New Straits Times: Staying ‘coolth’ without the air-conditioner

by | April 10th, 2010 | Borneo Rainforest Lodge, Environment & Sustainability, News | 3 Comments

NST Staying coolth without the air-conditioner

New Straits Times, 20th March 2010
By Marc Lourdes
Original Article here

2010/03/20

KUALA LUMPUR: “Coolth” is not a word often heard.

But, in the rainforests of Sabah are chalets which use natural coolth — defined as the state of being a pleasantly low temperature — to totally do away with air-conditioning.

The Borneo Rainforest Lodge, which has 31 chalets, is cleverly designed to maximise benefits of natural breezes and minimise the effect of sunshine.

Arkitrek Sdn Bhd director, Ian Hall, who refurbished the chalets along green architecture principles, said the main trick to achieving coolth was by keeping the sun out and giving the chalets a lot of natural ventilation.

The result? An average daily temperature of about 29º C e l s i u s.

One of the reasons the low temperatures could be achieved is because the ceiling is insulated with a 10cm-thick layer of mineral wool.

Natural ventilation is allowed via holes in the floor and ceiling.

“This helps the air to flow upwa rds, ” Hall said, adding that the chalets were thus on stilts.

He added that other holes in the walls allowed cross ventilation to circ u l at e .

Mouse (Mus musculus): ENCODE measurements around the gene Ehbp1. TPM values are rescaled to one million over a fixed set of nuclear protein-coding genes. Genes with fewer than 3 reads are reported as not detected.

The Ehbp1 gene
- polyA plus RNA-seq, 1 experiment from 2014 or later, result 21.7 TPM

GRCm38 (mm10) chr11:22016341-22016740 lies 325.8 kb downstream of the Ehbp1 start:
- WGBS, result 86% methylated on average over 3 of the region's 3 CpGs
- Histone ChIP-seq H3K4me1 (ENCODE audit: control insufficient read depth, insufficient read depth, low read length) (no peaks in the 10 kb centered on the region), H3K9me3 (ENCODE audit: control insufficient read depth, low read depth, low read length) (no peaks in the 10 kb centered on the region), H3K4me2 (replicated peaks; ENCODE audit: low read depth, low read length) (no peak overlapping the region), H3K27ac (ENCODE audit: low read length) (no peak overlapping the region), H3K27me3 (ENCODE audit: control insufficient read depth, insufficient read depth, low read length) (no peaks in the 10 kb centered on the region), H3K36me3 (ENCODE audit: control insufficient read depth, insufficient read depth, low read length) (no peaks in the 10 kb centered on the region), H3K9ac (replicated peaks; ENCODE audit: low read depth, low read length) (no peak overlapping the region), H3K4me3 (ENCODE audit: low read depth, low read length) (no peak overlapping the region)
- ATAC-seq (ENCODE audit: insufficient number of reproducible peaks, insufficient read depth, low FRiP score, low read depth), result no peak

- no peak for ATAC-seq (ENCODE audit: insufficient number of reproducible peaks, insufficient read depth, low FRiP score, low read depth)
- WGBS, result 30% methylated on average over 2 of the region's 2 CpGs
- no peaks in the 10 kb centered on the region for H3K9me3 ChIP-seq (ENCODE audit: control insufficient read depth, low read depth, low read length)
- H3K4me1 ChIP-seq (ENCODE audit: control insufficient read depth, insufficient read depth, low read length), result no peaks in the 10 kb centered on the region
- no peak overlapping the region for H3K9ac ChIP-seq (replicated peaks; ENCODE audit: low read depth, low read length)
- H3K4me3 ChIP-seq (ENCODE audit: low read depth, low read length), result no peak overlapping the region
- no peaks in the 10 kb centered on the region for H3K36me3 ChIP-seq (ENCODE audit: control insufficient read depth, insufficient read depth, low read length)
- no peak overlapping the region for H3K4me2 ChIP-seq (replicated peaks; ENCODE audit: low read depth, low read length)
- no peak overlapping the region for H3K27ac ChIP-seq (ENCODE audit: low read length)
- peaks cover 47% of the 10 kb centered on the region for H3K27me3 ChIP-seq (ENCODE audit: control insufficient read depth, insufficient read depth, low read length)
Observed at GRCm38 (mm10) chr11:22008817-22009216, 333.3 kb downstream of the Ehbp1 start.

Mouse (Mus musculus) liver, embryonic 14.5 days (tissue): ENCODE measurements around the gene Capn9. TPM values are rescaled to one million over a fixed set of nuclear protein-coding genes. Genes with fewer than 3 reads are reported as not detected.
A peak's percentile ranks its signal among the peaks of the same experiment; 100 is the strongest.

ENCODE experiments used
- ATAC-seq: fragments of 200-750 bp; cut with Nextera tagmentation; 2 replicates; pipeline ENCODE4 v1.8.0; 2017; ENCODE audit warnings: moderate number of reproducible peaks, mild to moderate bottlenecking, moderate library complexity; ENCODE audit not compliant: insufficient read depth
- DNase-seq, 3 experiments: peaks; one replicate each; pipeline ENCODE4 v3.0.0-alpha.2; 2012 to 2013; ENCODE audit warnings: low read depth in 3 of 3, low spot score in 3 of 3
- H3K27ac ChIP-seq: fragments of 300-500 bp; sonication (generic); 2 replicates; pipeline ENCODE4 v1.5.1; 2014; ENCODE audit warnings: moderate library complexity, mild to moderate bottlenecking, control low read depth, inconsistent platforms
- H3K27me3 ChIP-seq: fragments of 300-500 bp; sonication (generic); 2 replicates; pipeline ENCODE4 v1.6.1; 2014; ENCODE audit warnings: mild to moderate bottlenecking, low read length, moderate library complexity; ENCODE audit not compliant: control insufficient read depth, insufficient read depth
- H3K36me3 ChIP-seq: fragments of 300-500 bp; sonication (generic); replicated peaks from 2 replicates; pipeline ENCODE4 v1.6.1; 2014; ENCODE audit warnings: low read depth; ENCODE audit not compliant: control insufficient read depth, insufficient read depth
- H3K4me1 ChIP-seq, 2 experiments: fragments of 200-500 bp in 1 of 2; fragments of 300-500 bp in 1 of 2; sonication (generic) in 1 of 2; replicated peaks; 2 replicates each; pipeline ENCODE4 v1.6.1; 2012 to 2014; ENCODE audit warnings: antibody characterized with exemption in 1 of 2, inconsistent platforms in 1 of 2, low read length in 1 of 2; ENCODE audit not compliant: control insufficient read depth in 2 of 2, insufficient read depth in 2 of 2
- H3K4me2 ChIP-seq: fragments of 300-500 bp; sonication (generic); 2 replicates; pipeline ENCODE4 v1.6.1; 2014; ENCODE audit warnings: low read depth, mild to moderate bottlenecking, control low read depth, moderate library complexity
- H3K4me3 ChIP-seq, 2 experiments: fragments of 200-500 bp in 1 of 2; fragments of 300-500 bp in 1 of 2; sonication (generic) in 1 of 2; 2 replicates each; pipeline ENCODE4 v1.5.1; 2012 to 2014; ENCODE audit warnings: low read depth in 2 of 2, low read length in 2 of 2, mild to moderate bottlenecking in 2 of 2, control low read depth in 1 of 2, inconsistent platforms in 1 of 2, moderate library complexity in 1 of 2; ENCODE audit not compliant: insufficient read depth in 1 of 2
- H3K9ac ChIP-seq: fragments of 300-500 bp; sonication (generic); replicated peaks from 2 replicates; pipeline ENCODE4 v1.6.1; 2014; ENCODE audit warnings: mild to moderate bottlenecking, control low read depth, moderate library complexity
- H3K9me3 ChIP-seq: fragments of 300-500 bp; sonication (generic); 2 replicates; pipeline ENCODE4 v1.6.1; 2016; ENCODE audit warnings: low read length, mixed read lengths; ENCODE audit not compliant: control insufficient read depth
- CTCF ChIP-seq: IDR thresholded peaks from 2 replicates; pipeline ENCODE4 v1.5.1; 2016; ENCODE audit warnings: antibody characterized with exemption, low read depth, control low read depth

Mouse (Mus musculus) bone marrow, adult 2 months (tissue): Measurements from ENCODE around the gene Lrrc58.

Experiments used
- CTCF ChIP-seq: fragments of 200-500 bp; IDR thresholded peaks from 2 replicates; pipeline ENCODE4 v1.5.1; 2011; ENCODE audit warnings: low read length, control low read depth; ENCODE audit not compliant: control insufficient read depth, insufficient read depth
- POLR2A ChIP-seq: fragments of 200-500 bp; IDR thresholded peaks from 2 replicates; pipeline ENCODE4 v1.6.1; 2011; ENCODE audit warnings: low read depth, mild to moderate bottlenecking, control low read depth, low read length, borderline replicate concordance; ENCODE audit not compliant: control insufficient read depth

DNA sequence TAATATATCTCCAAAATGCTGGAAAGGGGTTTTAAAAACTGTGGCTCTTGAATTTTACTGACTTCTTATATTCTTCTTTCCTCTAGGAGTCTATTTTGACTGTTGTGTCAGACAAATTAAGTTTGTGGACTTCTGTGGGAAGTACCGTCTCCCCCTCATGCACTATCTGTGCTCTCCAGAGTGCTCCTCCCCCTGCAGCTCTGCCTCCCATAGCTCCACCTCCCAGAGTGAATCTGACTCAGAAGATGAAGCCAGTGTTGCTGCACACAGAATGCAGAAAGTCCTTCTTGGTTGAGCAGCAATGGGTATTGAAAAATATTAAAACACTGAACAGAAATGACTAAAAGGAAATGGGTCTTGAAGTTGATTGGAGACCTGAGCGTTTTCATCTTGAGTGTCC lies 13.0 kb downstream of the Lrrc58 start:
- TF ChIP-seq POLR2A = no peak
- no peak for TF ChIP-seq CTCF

The bathroom, unlike the rest of the timber chalet, is built out of concrete.

There is a reason behind this, too.

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“When placed in the sun, concrete absorbs and stores warmth. Similarly, when in the shade, it absorbs and stores coolth,” Hall explained, adding that the sun was not allowed to shine on concrete or anything else that stores heat.

Hall said in this case, the concrete bathroom, which is sheltered in the middle of the chalet, acts as a cooling factor for the entire unit.

“It retains coolness at night and releases it during the day,” Hall said.

In Petaling Jaya, photographer/ videographer Mark Fallander is thanking his ceiling insulation for turning his home into an oasis of coolness during this unrelenting heat wave .

“It’s been tough leaving the house these last couple of weeks.” Fallander, 53, said it cost h im RM2,600 to put up insulation three months ago.

And while he still uses air-conditioning, he doesn’t have to lower temperatures as much.

Arkitrek Sdn Bhd director Ian Hall has refurbished the Borneo Rain Forest Lodge to maximise the benefits of natural breezes.
Arkitrek Sdn Bhd director Ian Hall has refurbished the Borneo Rain Forest Lodge to maximise the benefits of natural breezes.


3 Comments for New Straits Times: Staying ‘coolth’ without the air-conditioner


Ian Hall

29ºC is actually the maximum daytime temperature inside the chalet, misquoted in the article as the average.

The lowest temperature would be the night time ambient temperature which is usually around 24ºC thus making the average about 27ºC

Reply

Alan Jee

How does blanketing the ceiling with wool cools the interior?

Thanks.

Reply

    Arkitrekker

    Hi Alan, mineral wool insulation in the ceiling of tropical buildings keeps the heat of the sun out. It is especially important in single and two storey buildings where more than half of the heat gain in the building from the sun comes through the roof. In taller buildings, apartment blocks for example, heat gain through the walls becomes more of an issue.

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